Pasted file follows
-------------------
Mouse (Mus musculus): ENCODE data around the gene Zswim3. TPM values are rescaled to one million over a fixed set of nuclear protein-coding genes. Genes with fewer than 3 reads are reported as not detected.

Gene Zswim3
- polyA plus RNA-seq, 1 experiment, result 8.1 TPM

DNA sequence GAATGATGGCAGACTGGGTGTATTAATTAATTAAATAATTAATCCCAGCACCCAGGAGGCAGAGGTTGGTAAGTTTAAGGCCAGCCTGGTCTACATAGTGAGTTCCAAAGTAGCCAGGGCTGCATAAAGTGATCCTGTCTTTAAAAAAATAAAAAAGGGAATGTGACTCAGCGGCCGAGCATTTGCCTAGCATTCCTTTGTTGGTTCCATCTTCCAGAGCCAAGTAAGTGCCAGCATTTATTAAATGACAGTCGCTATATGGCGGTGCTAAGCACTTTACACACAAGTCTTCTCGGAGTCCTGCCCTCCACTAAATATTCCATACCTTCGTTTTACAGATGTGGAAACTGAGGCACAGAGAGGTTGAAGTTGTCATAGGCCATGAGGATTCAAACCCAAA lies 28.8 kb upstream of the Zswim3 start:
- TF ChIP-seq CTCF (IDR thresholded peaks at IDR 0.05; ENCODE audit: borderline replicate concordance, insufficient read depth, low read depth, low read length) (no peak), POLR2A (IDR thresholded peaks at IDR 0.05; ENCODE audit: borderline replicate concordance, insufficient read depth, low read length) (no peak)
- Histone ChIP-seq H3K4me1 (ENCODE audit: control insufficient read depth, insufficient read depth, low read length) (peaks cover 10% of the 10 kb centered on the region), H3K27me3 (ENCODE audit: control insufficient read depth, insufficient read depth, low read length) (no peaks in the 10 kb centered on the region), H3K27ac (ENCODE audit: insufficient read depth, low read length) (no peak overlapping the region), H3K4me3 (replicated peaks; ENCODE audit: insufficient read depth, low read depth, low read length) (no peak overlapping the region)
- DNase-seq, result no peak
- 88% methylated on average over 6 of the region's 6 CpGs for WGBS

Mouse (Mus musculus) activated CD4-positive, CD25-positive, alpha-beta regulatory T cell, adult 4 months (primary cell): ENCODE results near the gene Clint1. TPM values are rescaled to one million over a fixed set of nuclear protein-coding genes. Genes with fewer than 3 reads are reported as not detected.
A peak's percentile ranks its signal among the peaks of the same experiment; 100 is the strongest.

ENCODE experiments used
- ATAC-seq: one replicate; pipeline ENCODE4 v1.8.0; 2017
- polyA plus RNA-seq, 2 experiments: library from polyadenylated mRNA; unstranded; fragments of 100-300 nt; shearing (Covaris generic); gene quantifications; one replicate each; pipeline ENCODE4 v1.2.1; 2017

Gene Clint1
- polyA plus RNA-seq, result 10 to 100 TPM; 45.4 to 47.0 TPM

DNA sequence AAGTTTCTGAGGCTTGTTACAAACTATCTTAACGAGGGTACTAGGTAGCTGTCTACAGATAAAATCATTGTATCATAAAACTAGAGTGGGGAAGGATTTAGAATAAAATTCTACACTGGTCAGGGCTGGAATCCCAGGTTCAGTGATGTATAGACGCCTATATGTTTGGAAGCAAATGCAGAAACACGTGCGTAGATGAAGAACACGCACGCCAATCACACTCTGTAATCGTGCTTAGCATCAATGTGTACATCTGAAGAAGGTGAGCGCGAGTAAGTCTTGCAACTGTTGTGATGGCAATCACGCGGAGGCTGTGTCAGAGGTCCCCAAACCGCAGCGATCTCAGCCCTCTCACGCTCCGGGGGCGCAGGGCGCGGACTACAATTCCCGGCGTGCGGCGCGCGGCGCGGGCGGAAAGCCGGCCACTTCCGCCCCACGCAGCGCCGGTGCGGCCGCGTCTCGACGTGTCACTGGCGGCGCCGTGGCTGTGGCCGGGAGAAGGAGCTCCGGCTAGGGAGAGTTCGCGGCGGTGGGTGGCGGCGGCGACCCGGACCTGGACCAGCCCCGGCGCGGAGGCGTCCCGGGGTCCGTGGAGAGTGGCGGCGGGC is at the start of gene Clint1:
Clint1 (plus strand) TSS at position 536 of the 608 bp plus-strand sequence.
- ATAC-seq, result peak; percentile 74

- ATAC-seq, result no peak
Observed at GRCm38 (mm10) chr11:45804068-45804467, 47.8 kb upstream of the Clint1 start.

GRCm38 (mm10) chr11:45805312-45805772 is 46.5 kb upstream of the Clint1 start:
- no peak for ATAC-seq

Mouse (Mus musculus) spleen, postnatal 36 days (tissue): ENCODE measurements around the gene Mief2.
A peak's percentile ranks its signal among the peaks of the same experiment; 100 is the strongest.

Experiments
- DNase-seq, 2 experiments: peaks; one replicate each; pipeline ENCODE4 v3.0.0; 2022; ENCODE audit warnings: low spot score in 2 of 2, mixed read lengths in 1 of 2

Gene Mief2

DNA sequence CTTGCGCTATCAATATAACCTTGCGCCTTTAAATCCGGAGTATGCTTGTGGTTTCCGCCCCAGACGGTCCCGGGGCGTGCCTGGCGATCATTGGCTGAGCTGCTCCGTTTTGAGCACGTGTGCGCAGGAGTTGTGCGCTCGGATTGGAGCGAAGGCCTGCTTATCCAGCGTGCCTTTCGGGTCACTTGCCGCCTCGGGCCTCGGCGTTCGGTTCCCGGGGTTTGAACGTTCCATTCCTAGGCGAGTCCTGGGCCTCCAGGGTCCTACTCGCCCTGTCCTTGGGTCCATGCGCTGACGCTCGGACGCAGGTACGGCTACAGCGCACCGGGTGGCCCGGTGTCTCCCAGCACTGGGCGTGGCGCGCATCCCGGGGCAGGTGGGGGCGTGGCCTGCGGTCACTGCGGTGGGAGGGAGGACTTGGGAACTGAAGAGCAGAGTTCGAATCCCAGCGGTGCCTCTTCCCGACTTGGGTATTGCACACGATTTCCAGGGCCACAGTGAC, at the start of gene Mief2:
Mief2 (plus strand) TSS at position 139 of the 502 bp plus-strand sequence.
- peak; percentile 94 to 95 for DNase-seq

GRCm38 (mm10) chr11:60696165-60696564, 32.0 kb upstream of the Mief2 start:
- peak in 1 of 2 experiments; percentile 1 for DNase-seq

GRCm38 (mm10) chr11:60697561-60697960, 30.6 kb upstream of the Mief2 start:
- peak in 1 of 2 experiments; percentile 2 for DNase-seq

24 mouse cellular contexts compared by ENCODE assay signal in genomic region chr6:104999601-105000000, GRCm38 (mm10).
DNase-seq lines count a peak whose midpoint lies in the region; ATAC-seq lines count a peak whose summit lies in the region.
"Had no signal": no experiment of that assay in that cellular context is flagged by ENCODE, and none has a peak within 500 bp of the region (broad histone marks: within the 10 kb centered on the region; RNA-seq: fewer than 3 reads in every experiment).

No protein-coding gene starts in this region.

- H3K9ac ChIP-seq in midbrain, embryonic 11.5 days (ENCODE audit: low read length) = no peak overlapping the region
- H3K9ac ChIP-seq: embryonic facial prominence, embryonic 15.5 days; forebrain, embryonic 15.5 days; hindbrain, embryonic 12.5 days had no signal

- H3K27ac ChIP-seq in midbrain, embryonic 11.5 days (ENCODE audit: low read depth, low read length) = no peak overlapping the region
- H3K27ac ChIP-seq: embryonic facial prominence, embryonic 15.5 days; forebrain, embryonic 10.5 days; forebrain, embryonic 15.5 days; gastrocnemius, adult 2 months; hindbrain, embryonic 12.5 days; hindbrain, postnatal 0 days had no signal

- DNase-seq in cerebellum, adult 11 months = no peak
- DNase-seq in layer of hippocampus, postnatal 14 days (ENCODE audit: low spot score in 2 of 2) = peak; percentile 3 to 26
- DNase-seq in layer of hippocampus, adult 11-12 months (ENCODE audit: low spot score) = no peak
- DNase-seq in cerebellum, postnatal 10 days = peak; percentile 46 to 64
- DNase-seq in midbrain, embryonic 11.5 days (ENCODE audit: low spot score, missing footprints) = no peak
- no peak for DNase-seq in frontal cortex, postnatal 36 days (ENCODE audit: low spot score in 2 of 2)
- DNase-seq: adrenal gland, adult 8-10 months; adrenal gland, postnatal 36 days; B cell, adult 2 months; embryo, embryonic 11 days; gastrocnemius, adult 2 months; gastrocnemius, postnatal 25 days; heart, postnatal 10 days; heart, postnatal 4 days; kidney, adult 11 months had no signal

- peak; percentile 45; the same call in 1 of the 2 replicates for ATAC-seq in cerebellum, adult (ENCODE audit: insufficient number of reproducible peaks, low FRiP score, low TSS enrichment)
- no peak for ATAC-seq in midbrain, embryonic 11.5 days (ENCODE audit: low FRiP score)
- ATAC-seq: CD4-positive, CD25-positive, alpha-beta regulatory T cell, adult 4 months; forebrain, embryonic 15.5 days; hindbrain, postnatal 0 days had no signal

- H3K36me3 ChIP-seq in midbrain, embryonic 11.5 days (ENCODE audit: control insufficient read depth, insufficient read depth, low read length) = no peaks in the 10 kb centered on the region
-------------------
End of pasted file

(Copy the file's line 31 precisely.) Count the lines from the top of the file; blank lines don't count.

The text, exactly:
GRCm38 (mm10) chr11:60696165-60696564, 32.0 kb upstream of the Mief2 start: